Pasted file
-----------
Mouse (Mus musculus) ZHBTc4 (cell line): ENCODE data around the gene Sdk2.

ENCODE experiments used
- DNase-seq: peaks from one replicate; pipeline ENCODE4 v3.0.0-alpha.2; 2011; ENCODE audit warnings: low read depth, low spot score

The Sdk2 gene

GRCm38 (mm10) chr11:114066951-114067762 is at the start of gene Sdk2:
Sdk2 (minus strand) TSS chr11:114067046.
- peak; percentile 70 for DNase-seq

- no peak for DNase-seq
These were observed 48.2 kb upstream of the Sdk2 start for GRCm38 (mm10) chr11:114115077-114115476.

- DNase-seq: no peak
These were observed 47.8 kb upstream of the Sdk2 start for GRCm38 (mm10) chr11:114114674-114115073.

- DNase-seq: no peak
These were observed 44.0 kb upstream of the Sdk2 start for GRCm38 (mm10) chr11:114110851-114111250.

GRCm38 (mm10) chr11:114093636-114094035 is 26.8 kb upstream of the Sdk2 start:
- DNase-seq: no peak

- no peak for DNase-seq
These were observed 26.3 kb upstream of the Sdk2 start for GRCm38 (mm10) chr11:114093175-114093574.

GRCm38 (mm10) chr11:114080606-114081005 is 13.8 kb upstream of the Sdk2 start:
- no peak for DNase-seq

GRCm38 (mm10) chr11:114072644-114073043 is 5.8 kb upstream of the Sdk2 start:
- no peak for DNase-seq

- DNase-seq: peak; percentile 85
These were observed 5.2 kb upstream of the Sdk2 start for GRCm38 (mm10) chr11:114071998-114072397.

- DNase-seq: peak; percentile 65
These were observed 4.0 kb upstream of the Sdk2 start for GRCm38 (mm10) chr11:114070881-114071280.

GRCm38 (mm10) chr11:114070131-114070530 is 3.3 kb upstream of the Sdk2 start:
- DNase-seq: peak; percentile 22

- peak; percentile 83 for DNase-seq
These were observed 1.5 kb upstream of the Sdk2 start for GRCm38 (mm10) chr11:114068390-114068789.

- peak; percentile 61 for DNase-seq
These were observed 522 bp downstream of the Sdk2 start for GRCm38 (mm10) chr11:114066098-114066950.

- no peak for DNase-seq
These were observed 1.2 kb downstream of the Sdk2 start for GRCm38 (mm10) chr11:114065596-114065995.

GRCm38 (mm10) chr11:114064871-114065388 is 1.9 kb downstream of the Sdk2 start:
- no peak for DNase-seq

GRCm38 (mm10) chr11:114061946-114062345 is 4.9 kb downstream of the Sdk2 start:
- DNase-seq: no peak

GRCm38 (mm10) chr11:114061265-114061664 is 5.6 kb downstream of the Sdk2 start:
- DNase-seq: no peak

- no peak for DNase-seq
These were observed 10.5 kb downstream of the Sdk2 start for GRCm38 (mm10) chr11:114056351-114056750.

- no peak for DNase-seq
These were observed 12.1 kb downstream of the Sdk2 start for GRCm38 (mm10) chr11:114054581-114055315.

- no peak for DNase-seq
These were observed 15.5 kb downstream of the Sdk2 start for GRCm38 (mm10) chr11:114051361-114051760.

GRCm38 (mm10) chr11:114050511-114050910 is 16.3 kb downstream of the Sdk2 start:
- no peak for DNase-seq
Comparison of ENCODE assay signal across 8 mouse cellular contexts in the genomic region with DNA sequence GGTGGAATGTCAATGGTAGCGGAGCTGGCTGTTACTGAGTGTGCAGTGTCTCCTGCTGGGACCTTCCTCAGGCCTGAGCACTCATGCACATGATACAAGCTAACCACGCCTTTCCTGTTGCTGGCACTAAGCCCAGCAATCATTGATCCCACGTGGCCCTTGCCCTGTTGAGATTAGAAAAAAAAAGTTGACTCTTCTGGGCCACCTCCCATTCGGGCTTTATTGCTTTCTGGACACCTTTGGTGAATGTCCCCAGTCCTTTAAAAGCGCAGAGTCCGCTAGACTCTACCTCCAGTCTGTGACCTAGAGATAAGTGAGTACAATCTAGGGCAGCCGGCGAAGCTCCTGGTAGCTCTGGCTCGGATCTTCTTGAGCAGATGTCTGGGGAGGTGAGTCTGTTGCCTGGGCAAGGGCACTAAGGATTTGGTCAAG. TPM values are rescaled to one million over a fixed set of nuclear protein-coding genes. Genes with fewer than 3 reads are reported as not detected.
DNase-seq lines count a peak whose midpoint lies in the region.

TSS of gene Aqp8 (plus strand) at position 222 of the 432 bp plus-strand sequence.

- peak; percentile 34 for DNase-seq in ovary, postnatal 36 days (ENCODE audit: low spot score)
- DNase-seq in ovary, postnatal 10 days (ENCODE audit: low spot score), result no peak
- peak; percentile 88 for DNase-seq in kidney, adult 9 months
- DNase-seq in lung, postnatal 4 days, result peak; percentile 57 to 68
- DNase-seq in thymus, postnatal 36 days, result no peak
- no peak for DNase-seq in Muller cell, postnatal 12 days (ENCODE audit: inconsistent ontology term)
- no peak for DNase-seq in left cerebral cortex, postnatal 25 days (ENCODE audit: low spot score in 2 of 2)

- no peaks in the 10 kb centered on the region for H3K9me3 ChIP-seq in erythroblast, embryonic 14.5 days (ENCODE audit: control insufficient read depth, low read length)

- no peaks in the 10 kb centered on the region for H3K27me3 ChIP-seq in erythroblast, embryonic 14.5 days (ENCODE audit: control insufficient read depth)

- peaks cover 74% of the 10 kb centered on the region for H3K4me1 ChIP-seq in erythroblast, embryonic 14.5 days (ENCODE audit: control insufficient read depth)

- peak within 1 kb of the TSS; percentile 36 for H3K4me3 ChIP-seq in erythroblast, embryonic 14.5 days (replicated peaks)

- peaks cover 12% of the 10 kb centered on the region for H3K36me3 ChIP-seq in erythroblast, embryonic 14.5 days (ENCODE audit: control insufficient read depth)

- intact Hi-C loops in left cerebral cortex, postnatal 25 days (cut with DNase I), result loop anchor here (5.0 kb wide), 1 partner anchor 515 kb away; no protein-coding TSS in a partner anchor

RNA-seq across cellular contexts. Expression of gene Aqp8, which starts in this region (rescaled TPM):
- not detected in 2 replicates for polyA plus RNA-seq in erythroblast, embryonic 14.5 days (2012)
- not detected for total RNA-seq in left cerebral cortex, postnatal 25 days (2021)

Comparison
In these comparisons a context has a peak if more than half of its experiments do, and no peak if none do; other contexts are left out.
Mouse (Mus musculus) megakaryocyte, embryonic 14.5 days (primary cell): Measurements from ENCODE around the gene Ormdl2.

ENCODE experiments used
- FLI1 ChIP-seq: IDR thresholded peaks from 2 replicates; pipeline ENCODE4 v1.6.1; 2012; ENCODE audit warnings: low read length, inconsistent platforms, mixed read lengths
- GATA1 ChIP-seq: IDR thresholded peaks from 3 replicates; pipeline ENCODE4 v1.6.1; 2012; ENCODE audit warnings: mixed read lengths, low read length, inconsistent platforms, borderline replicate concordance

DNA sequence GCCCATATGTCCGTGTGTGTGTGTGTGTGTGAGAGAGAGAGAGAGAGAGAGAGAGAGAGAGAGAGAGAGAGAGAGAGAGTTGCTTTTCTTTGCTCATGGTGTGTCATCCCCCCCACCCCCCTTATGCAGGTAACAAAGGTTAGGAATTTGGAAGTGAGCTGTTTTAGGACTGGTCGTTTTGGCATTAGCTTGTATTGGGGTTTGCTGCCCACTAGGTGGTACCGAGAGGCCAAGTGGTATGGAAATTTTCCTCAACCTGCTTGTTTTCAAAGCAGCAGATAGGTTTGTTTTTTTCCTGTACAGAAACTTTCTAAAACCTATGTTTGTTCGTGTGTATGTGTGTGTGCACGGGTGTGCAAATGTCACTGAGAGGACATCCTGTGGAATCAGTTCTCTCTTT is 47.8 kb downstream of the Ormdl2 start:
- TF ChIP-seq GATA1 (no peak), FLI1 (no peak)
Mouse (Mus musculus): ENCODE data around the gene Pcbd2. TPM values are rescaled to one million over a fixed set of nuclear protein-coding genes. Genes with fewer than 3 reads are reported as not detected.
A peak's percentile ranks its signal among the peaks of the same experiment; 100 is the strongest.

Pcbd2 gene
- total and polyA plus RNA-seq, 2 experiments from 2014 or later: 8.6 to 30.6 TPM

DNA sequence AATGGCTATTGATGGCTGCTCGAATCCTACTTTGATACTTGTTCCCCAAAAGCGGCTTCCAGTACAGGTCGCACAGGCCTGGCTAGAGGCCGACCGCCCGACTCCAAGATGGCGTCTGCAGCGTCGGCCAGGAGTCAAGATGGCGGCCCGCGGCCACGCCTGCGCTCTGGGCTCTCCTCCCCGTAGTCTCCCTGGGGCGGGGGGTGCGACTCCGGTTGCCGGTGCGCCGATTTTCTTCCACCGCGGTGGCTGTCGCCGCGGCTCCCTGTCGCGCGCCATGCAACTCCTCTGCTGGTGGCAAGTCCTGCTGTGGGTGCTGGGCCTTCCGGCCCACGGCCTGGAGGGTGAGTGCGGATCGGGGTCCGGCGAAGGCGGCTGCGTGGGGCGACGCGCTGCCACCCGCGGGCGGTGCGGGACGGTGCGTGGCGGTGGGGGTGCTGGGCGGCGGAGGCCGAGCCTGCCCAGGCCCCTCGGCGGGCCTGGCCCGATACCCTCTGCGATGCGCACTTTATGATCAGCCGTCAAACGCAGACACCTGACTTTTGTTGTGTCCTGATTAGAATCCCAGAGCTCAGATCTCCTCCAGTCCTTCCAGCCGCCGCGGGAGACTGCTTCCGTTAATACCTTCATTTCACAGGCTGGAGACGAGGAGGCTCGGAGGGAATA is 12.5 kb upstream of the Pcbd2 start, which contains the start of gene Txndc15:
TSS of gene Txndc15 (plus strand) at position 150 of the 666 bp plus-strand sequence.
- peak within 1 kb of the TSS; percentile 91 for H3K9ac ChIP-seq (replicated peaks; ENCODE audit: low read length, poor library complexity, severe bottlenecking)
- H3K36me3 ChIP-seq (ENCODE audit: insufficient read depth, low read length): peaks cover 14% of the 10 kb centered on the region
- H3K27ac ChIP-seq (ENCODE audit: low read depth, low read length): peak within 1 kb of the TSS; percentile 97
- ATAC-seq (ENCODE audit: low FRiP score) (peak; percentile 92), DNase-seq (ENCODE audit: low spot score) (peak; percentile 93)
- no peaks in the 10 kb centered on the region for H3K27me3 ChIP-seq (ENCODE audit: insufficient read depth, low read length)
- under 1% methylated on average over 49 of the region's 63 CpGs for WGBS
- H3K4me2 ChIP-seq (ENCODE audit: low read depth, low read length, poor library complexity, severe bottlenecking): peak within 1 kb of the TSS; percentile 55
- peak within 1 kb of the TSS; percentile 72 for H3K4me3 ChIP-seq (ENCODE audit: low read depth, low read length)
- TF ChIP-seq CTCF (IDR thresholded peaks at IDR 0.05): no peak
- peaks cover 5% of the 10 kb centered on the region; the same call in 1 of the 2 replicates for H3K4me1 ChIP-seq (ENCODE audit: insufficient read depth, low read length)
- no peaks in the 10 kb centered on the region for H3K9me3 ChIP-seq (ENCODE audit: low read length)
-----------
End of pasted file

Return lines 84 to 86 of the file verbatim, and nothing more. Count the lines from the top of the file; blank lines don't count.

- ATAC-seq (ENCODE audit: low FRiP score) (peak; percentile 92), DNase-seq (ENCODE audit: low spot score) (peak; percentile 93)
- no peaks in the 10 kb centered on the region for H3K27me3 ChIP-seq (ENCODE audit: insufficient read depth, low read length)
- under 1% methylated on average over 49 of the region's 63 CpGs for WGBS